$0 start
;;
esac

exit 0

IMPORTANT: To add another service for another user, you’ll need to copy /etc/init.d/vncserver-username to /etc/init.d/vncserver-newuser, and then edit the file for the new username and port info. Especially important is the “Provides: vncserver:1” line, as this is the name that the system uses to identify the service, and it must be unique for each instance of the service that you want to run. Name each user’s service for the port that they were assigned when they first ran vncserver. So, assuming that newuser got port :2, you’d replace ALL of the “username” with “newuser” and all of the “:1” with “:2”. Read carefully. ;)

Save and exit this file, and then make it executable:
chmod +x /etc/init.d/vncserver-username

Anytime you make a change to the init scripts, you have to tell the system:
systemctl daemon-reload

Now, update the runlevels:
update-rc.d vncserver-username defaults 99

Last, start your system service:
/etc/init.d/vncserver-username start

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Upgrading VMWare ESXi hosts from the vSphere CLI

by on Jun.25, 2012, under Computer Stuff, Linux

1. Download the vSphere CLI, and the ESXi upgrade file you need from vmware.com.(~200MB)
(install the CLI, and save the ESXi update file as c:update.zip)
2. Place the ESXi host in Maintenance Mode and either power off or migrate all VMs on the host
3. Launch the vSphere CLI. (Start -> All Programs -> VMware -> VMware vSphere CLI -> Command Prompt)
4. type cd bin
5. Enter this command:

## For ESXi 4.x to 5.0:
vihostupdate.pl -b c:esxiupdate.zip -url https://SERVER_NAME_OR_IP/sdk/webservice -i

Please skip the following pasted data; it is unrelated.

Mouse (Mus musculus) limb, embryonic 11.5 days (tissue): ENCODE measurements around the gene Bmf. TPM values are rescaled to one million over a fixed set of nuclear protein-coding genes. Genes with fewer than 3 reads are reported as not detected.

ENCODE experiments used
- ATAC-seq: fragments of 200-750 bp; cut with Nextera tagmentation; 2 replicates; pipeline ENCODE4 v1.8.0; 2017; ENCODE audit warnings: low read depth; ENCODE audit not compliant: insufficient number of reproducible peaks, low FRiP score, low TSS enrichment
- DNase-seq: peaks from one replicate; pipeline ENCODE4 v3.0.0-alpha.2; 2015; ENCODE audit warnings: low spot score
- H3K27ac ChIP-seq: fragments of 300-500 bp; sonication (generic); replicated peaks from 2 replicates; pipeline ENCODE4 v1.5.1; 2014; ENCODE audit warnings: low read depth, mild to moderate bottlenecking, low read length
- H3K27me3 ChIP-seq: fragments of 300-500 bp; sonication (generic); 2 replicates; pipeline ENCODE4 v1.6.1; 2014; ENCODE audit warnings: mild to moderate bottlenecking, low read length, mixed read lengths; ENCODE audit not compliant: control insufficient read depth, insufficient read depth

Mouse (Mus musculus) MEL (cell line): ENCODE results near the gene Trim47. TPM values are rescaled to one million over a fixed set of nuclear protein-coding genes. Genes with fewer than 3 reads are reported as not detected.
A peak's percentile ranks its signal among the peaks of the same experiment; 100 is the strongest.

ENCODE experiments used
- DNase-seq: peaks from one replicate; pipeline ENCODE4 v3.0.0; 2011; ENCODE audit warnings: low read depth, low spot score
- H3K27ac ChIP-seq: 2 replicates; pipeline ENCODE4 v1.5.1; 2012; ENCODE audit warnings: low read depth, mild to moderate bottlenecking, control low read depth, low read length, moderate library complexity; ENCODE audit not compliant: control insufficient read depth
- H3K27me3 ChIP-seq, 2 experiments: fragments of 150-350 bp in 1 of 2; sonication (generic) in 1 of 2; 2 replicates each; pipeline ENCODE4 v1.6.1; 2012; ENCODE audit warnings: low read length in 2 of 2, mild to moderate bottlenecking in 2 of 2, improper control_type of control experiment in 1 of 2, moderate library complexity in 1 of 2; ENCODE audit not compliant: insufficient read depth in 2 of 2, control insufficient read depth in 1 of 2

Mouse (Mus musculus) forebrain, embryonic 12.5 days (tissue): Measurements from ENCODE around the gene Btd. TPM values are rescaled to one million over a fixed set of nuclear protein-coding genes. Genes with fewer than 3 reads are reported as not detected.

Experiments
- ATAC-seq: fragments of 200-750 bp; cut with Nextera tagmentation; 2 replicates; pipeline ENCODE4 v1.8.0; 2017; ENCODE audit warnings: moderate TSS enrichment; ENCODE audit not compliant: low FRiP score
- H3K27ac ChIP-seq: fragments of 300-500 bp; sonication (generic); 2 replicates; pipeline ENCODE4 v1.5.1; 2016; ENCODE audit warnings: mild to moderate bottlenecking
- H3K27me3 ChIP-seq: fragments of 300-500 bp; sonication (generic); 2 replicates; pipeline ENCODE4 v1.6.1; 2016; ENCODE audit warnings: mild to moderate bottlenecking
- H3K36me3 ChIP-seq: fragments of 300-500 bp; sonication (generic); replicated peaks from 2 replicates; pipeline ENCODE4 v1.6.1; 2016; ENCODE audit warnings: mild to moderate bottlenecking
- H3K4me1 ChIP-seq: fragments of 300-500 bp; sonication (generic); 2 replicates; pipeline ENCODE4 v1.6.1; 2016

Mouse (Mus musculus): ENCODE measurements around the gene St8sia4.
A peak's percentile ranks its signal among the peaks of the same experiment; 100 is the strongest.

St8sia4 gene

## For ESXi 5.0 to 5.0.x:
esxcli --server=SERVER_NAME_OR_IP software vib install --depot="[DATASTORE_NAME]esxiupdate.zip"

Provide the root account username and password when prompted.
After the install completes, you will be instructed to reboot your ESXi Host.
After your host comes back, exit maintenance mode, and start up your VMs

**UPDATE for ESXi 5.0 machines**

ESXi 5.0 uses a single installer wizard for fresh installations and upgrades.
ESXi 5.0 also provides a new option for deploying ESXi directly into the host
memory with vSphere Auto Deploy. The vihostupdate and esxupdate utilities
are not supported for ESXi 5.0. You cannot upgrade or migrate to ESXi 5.0 by
using any command-line utility.
After you have upgraded or migrated to
ESXi 5.0, you can upgrade or patch ESXi 5.0 hosts using vCLI esxcli commands

such as:

Install all new VIBs from a ZIP file on the target server, copied into a datastore
esxcli --server=SERVER_NAME_OR_IP software vib install --depot="[DATASTORE_NAME]esxiupdate.zip"

##IMPORTANT##
After you upgrade or migrate your host to ESXi 5.0, you cannot
roll back to your version 4.x ESX or ESXi software. Back up your host before
you perform an upgrade or migration, so that, if the upgrade or migration fails,
you can restore your 4.x host.

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DMARC/DKIM is coming. You're all gonna have to learn about encryption.

by on Apr.15, 2012, under Computer Stuff, Linux, Mac OSX, Networking, OpenBSD, Windows Info

HAHAHAHAHAHAHA
Told ya.
Here it comes, check this out. If you work in the technology field, you need to read this:
http://dmarc.org/

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Sorry Ubuntu… Unity sucks out loud. You just lost me.

by on Feb.29, 2012, under Computer Stuff, Linux, Rants

I’ve been running Ubuntu since the beginning. Previous to Ubuntu, I was running either OpenBSD, or Debian for a workstation OS, depending on the purpose. I switched to Ubuntu on my desktop/laptop because of the stability, and excellent hardware support.
< RANT >
What I didn’t switch for was being forced into using a Fisher-Price(tm) user environment, that I can’t alter.
While still wanting a Debian-based OS for it’s BSD-ish feel and stability, I just can’t deal with the restrictive nature of Unity any longer. (And, I shouldn’t have to spend 2 hours removing/disabling it, and then another hour re-activating all of the Gnome features you’ve disabled, because they’re not compatible with your *creation*.)
< /RANT >
Last night, I downloaded and installed Linux Mint 12 (lisa). http://www.linuxmint.com/
I downloaded and burned the 1gb DVD image with Gnome 3 and MATE.
Upon installing, and booting up for the first time, Flash, Java, libav codecs, and everything else I need on a workstation was already installed and working. I. LOVE. THIS. OS.
So long, Ubuntu. And thanks for all the fish.